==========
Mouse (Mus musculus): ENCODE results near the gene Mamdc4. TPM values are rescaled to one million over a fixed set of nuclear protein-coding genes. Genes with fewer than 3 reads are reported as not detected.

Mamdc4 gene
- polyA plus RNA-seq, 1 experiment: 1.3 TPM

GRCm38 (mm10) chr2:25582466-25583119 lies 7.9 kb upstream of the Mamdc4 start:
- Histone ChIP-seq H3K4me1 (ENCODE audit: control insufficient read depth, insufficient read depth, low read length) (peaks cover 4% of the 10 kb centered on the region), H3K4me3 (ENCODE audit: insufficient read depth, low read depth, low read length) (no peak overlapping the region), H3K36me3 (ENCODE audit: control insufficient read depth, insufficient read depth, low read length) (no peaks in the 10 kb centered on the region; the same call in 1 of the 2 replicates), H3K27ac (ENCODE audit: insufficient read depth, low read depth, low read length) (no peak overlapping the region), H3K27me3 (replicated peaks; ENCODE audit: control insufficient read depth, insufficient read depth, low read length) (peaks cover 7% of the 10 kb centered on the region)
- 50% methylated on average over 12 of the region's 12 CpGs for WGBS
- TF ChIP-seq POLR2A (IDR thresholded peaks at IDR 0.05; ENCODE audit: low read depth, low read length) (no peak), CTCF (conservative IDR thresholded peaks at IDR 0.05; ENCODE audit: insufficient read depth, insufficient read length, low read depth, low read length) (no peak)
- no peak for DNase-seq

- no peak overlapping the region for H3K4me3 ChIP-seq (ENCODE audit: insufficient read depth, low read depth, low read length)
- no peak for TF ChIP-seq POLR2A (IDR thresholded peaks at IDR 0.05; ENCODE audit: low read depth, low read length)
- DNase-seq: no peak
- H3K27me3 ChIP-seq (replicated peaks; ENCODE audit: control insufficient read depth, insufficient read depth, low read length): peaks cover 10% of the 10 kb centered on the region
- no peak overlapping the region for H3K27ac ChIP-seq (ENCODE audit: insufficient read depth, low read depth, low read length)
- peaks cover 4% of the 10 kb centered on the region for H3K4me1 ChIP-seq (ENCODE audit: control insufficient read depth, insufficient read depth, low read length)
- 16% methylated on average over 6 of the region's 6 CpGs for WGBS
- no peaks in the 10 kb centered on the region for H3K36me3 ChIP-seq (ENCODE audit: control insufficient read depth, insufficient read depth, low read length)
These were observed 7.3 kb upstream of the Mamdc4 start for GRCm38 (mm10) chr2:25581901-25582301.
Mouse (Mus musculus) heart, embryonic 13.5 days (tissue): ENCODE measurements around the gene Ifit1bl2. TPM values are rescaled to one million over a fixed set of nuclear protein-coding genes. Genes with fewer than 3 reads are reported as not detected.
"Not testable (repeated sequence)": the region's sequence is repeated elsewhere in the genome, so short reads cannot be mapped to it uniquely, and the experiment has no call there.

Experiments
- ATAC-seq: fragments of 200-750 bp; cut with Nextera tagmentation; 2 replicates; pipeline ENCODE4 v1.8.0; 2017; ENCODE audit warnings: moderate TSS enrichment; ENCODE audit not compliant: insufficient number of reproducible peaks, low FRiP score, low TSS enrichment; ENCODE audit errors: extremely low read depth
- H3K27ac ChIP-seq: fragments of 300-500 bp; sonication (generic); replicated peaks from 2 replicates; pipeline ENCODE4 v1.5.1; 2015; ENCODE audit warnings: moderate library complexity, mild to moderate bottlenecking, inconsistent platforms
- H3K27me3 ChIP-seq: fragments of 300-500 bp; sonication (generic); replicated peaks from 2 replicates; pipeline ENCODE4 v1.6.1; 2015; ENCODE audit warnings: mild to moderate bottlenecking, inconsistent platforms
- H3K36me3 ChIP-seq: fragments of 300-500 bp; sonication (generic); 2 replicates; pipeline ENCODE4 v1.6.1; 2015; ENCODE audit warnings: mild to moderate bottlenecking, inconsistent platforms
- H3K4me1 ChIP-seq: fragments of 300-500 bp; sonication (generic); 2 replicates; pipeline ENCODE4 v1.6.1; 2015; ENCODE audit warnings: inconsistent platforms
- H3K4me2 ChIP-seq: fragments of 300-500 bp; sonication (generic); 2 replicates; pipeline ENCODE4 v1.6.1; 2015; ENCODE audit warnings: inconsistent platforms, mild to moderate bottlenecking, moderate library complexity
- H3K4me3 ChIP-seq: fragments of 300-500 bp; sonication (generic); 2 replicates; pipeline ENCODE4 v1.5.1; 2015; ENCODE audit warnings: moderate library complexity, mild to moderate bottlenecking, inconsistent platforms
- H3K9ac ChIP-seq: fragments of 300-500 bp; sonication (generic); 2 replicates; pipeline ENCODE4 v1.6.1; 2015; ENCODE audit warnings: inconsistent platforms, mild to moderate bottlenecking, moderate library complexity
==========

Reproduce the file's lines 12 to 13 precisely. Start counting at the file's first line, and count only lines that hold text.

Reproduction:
- H3K27me3 ChIP-seq (replicated peaks; ENCODE audit: control insufficient read depth, insufficient read depth, low read length): peaks cover 10% of the 10 kb centered on the region
- no peak overlapping the region for H3K27ac ChIP-seq (ENCODE audit: insufficient read depth, low read depth, low read length)